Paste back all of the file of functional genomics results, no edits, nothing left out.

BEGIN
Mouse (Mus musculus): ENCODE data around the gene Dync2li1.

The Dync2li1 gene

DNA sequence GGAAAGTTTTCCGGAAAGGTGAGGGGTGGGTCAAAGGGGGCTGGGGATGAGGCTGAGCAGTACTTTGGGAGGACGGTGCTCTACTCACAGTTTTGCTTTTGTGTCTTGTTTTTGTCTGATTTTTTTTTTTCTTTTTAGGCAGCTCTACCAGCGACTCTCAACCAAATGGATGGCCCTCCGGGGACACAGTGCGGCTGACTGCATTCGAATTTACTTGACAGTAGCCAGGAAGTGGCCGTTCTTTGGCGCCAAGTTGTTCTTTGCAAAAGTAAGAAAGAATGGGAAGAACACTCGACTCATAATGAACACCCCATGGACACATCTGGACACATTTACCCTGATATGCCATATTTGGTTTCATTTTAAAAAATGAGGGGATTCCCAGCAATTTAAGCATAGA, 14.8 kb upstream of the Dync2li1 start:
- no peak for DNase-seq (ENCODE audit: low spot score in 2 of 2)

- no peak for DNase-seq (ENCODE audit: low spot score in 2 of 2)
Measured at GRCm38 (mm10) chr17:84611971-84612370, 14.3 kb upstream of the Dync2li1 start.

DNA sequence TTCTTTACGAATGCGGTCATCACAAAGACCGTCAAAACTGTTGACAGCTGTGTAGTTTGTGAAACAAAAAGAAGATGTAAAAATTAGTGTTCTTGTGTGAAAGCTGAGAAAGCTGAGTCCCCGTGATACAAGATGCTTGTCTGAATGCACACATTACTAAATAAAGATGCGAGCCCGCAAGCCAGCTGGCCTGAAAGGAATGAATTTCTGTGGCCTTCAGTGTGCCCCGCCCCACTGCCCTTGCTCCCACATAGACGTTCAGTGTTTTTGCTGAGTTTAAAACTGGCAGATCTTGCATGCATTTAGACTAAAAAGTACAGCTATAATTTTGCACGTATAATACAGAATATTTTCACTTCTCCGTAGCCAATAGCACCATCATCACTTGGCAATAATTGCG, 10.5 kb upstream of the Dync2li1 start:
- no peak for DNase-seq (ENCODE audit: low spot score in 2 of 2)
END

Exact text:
Mouse (Mus musculus): ENCODE data around the gene Dync2li1.

The Dync2li1 gene

DNA sequence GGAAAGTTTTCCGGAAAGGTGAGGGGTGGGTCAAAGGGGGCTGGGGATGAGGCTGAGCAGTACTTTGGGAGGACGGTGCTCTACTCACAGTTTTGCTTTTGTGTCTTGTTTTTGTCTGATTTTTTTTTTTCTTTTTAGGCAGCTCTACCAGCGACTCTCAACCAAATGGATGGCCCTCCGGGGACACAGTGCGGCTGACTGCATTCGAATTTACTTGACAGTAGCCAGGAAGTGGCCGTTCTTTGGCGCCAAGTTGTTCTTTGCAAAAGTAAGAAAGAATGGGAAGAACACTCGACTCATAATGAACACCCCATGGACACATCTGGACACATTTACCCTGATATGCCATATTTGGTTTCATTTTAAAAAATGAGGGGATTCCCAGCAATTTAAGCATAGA, 14.8 kb upstream of the Dync2li1 start:
- no peak for DNase-seq (ENCODE audit: low spot score in 2 of 2)

- no peak for DNase-seq (ENCODE audit: low spot score in 2 of 2)
Measured at GRCm38 (mm10) chr17:84611971-84612370, 14.3 kb upstream of the Dync2li1 start.

DNA sequence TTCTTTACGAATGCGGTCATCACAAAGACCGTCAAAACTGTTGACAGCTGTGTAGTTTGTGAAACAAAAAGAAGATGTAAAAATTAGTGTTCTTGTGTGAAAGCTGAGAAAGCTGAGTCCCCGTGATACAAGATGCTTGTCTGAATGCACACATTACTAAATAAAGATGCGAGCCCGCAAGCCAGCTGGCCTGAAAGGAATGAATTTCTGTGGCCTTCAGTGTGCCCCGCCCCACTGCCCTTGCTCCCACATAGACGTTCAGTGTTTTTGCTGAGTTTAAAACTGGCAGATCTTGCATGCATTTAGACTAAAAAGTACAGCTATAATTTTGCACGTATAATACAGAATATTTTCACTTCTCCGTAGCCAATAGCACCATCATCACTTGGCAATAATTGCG, 10.5 kb upstream of the Dync2li1 start:
- no peak for DNase-seq (ENCODE audit: low spot score in 2 of 2)